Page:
Government support measures hamper the life science industry

Support packages for different sectors that have been hit hard by the effects of the coronavirus crisis are multiplying. So far, the government's actions are failing the life sciences industry, the very industry that we are relying on to solve both this and future urgent health challenges. The life science industry does not need loans, it needs equity.

On Friday, the government announced a new support package, including a capital injection of SEK 3 billion to Almi Företagspartner to increase its lending to small and medium-sized enterprises and the credit line for the state-owned Swedish Export Credit Corporation was increased. Previous measures have also focused on loans. At the same time, we know that only 2% of financing events in the life sciences industry in 2007-2018 were bank loans [1].

– You have to be humble about the fact that many industries are affected now. Unfortunately, however, the impact of the government’s measures on life science companies remains low. “Loans don’t work for us,” says Helena Strigård, CEO of the industry organization SwedenBIO.

The Swedish life science industry is unique in the world in its high proportion of IPOs. This represents a vulnerability in the current situation.

– If the government wants to make it possible for viable companies in our industry to survive now that the stock market has fallen and the willingness to invest has taken a big hit, they need to use other tools in their toolbox than what they have found so far, Helena Strigård adds.

The SEK 3 billion that the government is now injecting into Almi will be valuable for companies that are in a position where they can borrow at all. But what life science companies need now is state ownership capital, which in turn can act as a magnet to attract private capital.

SwedenBIO argues that it is therefore critical that the government now uses actors such as Saminvest and Almi Invest to be active components in a solution that meets the needs of the life science industry. The Industrial Fund can also play a role. Here, the mandates of these actors may need to be tweaked to enable an effective interaction between private and public ownership capital.

– Today, the Moderates also presented a proposal for a SEK 100 billion venture capital fund. This is a promising step, but of course we need to hear more about how they intend to proceed.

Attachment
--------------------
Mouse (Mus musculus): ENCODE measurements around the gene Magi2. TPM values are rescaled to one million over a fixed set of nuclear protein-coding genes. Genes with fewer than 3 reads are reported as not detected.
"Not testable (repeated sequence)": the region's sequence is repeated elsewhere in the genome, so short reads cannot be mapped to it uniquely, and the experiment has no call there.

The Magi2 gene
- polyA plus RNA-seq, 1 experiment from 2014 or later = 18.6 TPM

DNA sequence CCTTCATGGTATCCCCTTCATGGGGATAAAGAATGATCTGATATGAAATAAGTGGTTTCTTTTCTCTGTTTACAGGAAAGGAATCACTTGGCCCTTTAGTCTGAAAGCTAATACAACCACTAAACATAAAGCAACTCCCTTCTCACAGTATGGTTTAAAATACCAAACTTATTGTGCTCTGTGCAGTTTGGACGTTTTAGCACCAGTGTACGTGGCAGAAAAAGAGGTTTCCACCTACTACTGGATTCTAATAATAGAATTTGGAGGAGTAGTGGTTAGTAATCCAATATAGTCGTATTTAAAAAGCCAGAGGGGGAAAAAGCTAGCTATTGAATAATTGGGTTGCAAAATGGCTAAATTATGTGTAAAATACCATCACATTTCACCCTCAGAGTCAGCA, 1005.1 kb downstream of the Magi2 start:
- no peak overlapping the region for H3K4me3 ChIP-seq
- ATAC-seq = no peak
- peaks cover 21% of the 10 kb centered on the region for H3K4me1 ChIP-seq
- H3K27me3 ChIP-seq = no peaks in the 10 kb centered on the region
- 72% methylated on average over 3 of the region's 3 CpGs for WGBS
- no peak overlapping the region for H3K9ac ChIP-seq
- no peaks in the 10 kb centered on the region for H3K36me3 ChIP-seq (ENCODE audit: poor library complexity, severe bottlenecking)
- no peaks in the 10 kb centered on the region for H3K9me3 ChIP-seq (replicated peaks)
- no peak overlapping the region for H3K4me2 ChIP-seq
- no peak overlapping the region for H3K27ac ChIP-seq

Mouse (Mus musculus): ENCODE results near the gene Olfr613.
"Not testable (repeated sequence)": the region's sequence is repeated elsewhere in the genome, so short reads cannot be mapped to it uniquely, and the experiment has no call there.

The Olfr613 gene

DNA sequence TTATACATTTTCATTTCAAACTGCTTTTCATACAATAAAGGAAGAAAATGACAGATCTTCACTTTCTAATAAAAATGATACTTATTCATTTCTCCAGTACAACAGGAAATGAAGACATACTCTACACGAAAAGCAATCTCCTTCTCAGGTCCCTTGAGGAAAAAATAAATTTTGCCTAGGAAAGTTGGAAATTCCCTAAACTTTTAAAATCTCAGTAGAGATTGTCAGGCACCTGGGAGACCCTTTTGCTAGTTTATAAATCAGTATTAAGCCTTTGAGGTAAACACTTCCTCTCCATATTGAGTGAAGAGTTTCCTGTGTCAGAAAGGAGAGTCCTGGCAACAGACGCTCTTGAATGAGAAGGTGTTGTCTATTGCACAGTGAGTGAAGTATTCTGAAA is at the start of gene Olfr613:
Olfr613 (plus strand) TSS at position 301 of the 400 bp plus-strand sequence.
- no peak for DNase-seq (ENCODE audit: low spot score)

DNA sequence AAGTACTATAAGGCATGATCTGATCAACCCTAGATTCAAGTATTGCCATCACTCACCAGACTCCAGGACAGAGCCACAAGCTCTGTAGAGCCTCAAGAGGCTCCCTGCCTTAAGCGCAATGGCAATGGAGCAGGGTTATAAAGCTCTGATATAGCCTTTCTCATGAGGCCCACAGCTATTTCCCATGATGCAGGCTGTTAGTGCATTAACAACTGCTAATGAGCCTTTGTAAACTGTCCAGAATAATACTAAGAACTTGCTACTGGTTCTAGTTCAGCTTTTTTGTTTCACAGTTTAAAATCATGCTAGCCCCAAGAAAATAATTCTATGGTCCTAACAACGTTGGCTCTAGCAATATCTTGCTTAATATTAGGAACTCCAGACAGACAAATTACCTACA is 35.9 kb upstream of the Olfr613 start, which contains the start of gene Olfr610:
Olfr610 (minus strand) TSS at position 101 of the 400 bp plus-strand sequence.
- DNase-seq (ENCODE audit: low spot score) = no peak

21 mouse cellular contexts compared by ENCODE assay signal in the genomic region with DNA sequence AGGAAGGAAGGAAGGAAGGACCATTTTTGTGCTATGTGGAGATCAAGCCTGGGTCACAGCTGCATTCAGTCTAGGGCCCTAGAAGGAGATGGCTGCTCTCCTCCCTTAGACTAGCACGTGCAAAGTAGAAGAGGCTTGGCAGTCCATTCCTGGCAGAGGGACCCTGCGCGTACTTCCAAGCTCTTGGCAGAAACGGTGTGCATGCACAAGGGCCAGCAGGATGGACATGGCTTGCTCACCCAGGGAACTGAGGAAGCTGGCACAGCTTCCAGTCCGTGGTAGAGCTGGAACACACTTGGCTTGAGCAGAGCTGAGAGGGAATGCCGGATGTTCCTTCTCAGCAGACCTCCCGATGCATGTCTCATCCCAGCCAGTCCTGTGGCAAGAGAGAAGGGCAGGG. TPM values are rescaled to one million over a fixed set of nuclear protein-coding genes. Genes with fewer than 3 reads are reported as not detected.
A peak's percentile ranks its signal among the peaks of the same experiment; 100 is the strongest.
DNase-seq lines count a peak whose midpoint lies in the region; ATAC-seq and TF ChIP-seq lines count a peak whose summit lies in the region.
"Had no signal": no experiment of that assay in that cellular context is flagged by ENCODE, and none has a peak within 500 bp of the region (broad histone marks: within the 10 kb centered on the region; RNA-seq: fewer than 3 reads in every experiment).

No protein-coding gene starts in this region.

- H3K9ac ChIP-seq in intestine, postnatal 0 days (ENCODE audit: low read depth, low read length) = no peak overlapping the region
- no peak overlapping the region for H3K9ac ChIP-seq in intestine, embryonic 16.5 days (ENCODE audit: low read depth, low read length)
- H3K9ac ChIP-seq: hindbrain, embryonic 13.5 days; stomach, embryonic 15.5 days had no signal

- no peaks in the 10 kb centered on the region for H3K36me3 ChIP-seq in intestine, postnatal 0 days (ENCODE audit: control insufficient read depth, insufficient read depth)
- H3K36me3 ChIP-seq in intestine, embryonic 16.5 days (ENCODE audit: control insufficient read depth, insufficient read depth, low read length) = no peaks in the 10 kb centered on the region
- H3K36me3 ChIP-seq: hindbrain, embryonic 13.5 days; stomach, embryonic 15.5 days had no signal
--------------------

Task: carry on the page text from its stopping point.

The measures introduced by the government that affect the liquidity of the companies, such as deferral of tax payments, are of great value to the life science industry, but what is important if the government wants to support research-intensive industries with higher risk is also that the efforts are not based on the assumption that it would be “business as usual” in the autumn.

– For the life science industry, it’s not a matter of customers coming back as soon as we can move around in society again. We need to attract investors back, and that’s not easy to do.

SwedenBIO is now working to support the companies affected in various ways, ranging from paused clinical trials to expert advice on the consequences of the stock market decline.

– It is important to remember that nothing has changed in the project portfolios themselves. These are promising projects with commercial viability,” concludes Helena Strigård.

For further information, please contact Helena Strigård CEO SwedenBIO on 073 640 28 05 or


The industry organization SwedenBIO’s more than 260 member companies have a total of 20,000 employees who contribute in various ways to the development of new treatments to prevent and alleviate ill health. Members include companies that are active in drug development, biotechnology, medical devices and diagnostics or are experts in areas such as business development, financing, intellectual property and law.

Read the press release on Mynewsdesk: https: //

Here you will find SwedenBIO’s information page related to Covid-19: